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ESP8266 Project : DHT11 readings on an OLED

In this particular example we are going to display temperature readings from a DHT11 on an OLED display, we will be using a Wemos mini and a variety of shields which make it easy to create projects like this with no wiring.

Lets take a look a the shields and boards that are required

 

Image Summary
The Wemos mini – ESP8266 based board, it comes with various headers. This is the beauty of it you can create stackable projects with the board and pin compatible shields
This shield features the DHT sensor, there are actually a couple of variations of this sensor which use slightly different sensors. The original was a dht11 and the newer one is a DHT12
A  64×48 OLED screen
This is simply a base, you plug the Wemos Mini into one side and you can plug a shield or shields into the other side

 

 

 

Parts List

1 x Wemos Mini
1 x Wemos Dual Base
1 x OLED Shield
1 x DHT shield (DHt11)

I connect the Wemos Mini to the dual base and then put the OLED shield along side this, I then place the DHT shield on top of the Wemos Mini.

 

Code

Various libraries required – you can install these via the library manager, here are links to them

https://github.com/sparkfun/SparkFun_Micro_OLED_Arduino_Library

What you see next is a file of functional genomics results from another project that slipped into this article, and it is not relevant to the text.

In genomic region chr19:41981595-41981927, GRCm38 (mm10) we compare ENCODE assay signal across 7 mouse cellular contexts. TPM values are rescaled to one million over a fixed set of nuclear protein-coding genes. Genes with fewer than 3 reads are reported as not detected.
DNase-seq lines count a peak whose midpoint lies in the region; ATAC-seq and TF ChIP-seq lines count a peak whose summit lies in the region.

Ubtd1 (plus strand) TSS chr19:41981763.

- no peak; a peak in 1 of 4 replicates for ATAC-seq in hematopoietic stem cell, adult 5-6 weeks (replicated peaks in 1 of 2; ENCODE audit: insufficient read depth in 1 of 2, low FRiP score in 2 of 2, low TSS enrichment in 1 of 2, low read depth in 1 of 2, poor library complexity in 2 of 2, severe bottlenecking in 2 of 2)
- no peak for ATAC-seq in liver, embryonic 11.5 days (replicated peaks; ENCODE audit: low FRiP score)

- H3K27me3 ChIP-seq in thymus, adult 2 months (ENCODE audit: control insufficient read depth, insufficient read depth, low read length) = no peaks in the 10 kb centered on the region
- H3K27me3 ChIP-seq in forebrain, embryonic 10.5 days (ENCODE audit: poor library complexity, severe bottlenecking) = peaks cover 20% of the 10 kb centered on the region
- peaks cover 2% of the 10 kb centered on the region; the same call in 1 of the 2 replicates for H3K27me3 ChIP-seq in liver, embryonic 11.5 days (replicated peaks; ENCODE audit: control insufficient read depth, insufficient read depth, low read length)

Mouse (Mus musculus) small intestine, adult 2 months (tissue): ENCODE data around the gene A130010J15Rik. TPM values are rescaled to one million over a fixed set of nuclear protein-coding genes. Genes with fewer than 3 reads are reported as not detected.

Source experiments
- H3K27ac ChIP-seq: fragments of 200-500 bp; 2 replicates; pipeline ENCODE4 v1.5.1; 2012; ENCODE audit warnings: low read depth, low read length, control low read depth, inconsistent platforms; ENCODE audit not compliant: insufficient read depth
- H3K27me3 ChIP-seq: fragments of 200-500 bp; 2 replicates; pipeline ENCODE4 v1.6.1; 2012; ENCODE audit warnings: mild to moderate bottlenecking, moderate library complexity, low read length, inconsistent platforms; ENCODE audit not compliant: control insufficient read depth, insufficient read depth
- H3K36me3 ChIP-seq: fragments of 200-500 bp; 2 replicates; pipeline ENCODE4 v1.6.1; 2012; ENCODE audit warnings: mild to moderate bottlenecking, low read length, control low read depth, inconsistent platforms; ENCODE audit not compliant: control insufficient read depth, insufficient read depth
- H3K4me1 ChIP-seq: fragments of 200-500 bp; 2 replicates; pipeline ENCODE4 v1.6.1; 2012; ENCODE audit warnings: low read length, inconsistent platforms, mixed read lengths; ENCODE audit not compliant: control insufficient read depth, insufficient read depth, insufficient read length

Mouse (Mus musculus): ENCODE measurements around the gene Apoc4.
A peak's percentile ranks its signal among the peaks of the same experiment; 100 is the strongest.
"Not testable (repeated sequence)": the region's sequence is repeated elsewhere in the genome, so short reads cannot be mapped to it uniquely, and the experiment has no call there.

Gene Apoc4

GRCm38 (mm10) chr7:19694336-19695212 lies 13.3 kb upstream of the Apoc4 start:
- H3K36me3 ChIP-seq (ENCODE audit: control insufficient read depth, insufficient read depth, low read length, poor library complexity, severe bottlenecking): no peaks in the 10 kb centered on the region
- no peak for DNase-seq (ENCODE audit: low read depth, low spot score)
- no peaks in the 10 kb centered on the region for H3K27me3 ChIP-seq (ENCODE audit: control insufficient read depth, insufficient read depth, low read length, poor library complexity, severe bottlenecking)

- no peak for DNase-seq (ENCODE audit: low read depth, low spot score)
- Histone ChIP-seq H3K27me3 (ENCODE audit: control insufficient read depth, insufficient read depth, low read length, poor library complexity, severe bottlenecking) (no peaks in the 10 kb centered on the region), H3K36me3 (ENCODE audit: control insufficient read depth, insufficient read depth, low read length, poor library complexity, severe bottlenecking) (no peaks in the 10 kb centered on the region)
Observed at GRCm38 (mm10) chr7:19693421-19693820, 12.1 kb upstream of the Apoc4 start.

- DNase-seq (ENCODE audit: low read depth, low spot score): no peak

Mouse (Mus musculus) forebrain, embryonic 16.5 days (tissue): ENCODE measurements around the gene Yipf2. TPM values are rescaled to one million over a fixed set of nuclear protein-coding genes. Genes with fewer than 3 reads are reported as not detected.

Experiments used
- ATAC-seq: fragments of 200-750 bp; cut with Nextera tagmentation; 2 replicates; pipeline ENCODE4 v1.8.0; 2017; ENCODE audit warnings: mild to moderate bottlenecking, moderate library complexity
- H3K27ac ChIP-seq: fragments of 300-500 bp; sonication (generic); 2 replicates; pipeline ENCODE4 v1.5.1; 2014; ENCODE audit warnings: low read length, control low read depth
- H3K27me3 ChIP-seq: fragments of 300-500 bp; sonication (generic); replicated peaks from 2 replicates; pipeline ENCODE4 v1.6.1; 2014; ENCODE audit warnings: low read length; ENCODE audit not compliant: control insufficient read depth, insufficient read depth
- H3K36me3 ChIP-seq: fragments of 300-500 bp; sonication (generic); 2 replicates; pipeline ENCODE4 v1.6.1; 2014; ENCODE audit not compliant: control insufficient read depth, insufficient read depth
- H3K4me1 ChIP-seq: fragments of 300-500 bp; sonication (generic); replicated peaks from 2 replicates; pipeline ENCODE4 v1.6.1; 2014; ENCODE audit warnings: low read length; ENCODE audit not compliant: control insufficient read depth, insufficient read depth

https://github.com/adafruit/DHT-sensor-library
https://github.com/adafruit/Adafruit_Sensor

#include "DHT.h" //https://github.com/adafruit/DHT-sensor-library and
//https://github.com/adafruit/Adafruit_Sensor
#include <Wire.h> // Include Wire if you're using I2C
#include <SFE_MicroOLED.h> // Include the SFE_MicroOLED library
#define DHTPIN D4 // what pin we're connected to
#define DHTTYPE DHT11 // DHT 11
#define PIN_RESET 255 //
#define DC_JUMPER 0 // I2C Addres: 0 - 0x3C, 1 - 0x3D
MicroOLED oled(PIN_RESET, DC_JUMPER); // Example I2C declaration
DHT dht(DHTPIN, DHTTYPE);
void setup()
{
Serial.begin(9600);
dht.begin();
oled.begin();
oled.clear(ALL); // Clear the display's memory (gets rid of artifacts)
oled.display();
}
void loop()
{
// Wait a few seconds between measurements.
delay(2000);
float h = dht.readHumidity();
float t = dht.readTemperature();
// Check if any reads failed and exit early (to try again).
if (isnan(h) || isnan(t))
{
Serial.println("Failed to read from DHT sensor!");
return;
}
oled.clear(PAGE);
oled.setFontType(0); // set font type 0, please see declaration in SFE_MicroOLED.cpp
oled.setCursor(1, 3);
oled.print("Humidity: ");
oled.setCursor(1, 12);
oled.print(h);
oled.print(" %\t");
oled.setCursor(1, 21);
oled.print("Temp :");
oled.setCursor(1, 30);
oled.print(t);
oled.print(" *C ");
oled.display();
}

 

Again if you don’t want to type all of this in then you can download wemos_oled_dht11

Output

Here you can see the output and my setup in another blurry image

 

Links

 

Smart Electronics D1 mini – Mini NodeMcu 4M bytes development board based ESP8266 by WeMos

0.66″ inch For Wemos Oled 64X48 IIC I2C LCD OLED LED Display Shield

Dual Base Expansion board for WeMos D1 mini NodeMCU ESP8266